(1941–) American mathematical physicist
Born in North Adams, Massachusetts, Schwarz was educated at Harvard and the University of California, Berkeley, where he completed his PhD in 1966. After working at Princeton until 1972, he moved to the California Institute of Technology and was appointed professor of theoretical physics there in 1985.
In 1970 Yoichiro Nambu had proposed that elementary particles may not be particles at all but could be vibrating rotating strings. Schwarz saw in this idea a way to explain the behavior of hadrons – i.e., particles such as protons and neutrons, which respond to the strong nuclear force. Hadrons were known to be composed of quarks and, in the new model, the quarks could be seen as joined by stringlike connections. The theory required space to have 26 dimensions, the existence of a massless particle, and the presence of tachyons (particles supposedly able to travel faster than light). More significantly, however, string theory had to compete with the more plausible account of hadrons proposed by Sheldon Glashow and others, known as quantum chromodynamics (QCD). Against competition from this source string theory withered away.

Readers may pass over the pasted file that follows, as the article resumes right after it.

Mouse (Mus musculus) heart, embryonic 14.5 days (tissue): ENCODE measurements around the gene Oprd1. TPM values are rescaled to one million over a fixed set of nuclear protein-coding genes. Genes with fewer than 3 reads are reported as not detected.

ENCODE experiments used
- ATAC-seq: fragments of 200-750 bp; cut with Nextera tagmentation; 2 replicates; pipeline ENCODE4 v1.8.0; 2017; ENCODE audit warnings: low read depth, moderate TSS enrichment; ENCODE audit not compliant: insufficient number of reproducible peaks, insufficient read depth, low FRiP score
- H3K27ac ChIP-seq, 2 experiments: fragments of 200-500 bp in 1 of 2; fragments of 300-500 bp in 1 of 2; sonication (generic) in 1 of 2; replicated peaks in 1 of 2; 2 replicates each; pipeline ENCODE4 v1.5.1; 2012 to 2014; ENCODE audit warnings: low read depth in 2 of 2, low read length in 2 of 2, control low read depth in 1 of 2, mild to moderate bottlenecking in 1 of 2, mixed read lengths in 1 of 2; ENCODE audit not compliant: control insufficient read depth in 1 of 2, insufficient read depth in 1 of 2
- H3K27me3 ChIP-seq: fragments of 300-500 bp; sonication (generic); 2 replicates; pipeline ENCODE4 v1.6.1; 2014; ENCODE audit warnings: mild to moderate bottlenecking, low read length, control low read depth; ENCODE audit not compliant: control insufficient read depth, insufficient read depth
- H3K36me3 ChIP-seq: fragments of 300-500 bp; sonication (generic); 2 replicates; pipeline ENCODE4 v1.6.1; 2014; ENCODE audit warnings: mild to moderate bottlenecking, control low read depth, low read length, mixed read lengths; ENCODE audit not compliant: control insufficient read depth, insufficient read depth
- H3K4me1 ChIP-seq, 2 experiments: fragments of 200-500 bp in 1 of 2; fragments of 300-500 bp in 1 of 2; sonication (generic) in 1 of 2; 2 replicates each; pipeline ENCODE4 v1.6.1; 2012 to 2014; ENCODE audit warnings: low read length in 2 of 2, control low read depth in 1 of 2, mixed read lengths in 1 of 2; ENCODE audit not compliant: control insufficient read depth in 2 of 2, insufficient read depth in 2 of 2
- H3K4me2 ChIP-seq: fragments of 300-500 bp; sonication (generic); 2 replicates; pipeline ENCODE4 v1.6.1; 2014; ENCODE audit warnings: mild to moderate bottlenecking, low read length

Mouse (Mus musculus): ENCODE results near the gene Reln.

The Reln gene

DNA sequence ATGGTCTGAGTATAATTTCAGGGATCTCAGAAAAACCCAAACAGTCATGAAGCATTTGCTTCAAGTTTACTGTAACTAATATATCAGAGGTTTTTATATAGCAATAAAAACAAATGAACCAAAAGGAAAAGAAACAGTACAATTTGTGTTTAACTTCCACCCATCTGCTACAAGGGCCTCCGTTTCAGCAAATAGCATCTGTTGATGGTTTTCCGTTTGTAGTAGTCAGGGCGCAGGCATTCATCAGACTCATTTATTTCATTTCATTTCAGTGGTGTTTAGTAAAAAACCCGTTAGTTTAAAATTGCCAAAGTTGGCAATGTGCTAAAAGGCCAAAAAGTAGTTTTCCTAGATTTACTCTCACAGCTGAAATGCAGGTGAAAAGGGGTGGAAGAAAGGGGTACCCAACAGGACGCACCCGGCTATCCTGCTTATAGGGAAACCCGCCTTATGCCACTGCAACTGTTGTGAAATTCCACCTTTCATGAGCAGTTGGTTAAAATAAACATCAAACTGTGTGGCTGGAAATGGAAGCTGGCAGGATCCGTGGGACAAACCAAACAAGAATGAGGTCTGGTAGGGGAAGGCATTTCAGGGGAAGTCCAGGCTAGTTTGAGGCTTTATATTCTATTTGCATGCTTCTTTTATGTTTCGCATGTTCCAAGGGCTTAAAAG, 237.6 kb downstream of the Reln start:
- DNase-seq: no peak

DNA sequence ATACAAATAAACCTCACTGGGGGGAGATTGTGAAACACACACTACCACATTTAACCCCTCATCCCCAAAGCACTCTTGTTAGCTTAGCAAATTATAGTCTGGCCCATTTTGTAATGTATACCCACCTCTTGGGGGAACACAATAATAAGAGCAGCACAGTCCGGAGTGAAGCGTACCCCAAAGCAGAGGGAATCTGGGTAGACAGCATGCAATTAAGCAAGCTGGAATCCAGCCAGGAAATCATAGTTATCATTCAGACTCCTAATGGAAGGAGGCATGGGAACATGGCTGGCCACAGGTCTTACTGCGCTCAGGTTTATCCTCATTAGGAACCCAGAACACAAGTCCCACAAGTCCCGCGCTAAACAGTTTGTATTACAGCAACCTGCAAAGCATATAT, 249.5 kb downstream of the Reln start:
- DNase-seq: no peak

Schwarz, however, continued to work on string theory and in collaboration with Michael Green reduced the dimensions demanded by early theories to ten. They also eliminated the need for tachyons. As for the massless particle, it seemed to possess precisely the properties demanded by Einstein's theory of general relativity for the carrier of the gravitational force, a fact that was of interest to cosmologists.
Further, the new theory carried other implications. It exhibited a deep symmetry, known as supersymmetry, which seemed able to unify two fundamentally different categories of particles: fermions and bosons. Bosons are not conserved and have an integral spin; fermions are conserved and have a spin of one half. Schwarz demonstrated how they could be seen as waves moving in a closed loop, with fermions moving in one direction and bosons in the other direction.
The fact that the theory needs space–time to have ten dimensions rather than the four observed is explainable if the six ‘extra’ dimensions are extremely small, curled into six-dimensional balls with a diameter of about 10–35 meter.
Schwarz has published a full account of his work, in collaboration with Green and Ed Witten, in their book Superstring Theory (1987, 2 vols.).
Subjects: Science and Mathematics.